The good news is that there are shortcut keys including a volume dial below the trackpad to assist with user commands, and the Lexus UX 250h now supports both Apple CarPlay and Android Auto connectivity (Android Auto is new for 2020 for the Lexus lineup). Those who prefer to have better sound quality should opt for Luxury or F-Sport Series 2 packages, which comes with eight instead of the standard six speakers, but unfortunately sound quality was not substantially better than the standard system.

The UX comes standard with the latest version of Lexus Safety System + (LSS+ 2.0), which includes a pre-collision system with bicycle and pedestrian detection that is particularly useful for urban users, radar cruise control, lane tracing assist, and automatic high beam systems. A standard Lexus Safety Connect system that includes automatic collision notification and stolen vehicle locator are also standard for the 2020 Lexus UX 250h.

The 2020 Lexus UX 250h starts at an even $40,000, and our tester had the optional Luxury package which includes embedded navigation, wireless charging, head-up display, and intuitive parking assist system in a long list of additional features, for an additional $5,300.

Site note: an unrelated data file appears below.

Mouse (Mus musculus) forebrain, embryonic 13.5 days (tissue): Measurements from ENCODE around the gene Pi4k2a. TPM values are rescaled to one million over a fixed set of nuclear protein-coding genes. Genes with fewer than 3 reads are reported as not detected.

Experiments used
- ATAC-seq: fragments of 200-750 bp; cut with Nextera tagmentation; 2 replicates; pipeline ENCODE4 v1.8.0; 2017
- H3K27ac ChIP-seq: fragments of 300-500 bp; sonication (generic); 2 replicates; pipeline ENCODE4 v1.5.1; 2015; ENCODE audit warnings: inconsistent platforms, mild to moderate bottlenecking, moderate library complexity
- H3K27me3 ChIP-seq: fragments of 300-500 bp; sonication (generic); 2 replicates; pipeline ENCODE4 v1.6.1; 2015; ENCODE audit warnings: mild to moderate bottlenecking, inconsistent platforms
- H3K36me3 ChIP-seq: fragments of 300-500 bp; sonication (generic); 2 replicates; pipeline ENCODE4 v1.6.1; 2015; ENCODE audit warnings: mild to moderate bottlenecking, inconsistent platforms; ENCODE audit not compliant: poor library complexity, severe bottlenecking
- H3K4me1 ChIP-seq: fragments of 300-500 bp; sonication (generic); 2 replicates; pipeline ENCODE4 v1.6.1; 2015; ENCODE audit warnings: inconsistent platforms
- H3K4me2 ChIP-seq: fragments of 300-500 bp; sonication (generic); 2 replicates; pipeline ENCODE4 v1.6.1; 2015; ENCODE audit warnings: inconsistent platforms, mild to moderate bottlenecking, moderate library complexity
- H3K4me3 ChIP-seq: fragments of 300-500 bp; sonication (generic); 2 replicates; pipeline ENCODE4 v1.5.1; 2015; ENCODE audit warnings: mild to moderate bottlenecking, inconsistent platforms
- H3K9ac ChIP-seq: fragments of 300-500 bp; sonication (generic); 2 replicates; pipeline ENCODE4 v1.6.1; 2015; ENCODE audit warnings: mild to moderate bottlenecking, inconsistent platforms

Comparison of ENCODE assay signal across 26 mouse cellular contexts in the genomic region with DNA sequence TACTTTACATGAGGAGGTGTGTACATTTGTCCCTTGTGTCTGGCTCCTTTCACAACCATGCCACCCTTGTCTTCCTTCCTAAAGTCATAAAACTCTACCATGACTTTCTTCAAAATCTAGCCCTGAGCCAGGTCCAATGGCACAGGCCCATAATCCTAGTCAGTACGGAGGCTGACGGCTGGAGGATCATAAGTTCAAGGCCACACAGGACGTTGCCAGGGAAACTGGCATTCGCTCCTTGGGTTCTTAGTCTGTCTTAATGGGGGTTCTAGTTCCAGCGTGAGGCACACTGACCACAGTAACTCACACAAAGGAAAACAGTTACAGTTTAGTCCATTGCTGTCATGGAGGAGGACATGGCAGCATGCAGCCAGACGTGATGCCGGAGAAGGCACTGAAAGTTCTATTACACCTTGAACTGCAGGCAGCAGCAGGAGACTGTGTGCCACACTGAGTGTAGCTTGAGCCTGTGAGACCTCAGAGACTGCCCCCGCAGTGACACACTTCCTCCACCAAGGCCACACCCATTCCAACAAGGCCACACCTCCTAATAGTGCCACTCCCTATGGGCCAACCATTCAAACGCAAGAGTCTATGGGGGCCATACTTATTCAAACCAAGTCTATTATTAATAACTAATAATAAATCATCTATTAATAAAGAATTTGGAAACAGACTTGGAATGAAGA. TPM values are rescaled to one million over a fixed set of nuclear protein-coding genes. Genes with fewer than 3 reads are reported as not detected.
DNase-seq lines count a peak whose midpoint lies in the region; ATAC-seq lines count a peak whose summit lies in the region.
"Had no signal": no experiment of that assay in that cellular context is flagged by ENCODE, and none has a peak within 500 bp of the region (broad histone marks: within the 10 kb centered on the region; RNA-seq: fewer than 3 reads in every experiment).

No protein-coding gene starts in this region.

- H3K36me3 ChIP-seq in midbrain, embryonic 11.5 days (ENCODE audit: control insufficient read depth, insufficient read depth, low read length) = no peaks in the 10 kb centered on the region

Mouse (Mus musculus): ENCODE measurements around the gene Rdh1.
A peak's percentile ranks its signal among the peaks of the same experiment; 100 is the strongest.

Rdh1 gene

With an as-tested price of $45,300, the 2020 Lexus UX 250h Luxury is a decent value for buyers who are looking for a urban commuter with particularly good fuel economy, and want the luxury experience without breaking the budget. Despite being down on power versus some of its key competition such as the BMW X1 (reviewed here) or the Audi Q3, the UX 250h’s smooth driving dynamics make it feel quicker than the numbers suggest, and its efficiency is the cherry on top in this hotly contested segment.

See Also:

2019 Lexus UX 200 F-Sport

2018 Mercedes-Benz GLA 250 4MATIC

2019 Toyota C-HR Limited

Vehicle Specs
Engine Size
Horsepower (at RPM)
Torque (lb-ft.)
Fuel Efficiency (L/100km, City/Highway/Combined)
Observed Fuel Efficiency (L/100km)
Cargo Capacity (in L)
Base Price (CAD)
As-Tested Price (CAD)
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About Ben So


Ben has been living and breathing car magazines, spec sheets, and touring auto shows for his entire life. As proud member of the Automotive Journalists Association of Canada, he keeps a close eye on the latest-and-greatest in the auto industry. When he isn't geeking out about the coolest new cars, he's probably heading to the next hidden-gem ice cream shop with his three quickly growing kids.

Current Toys: '97 Integra Type R, '07 LS 460 RWD, '08 Corvette Z06, '13 JX35 Tech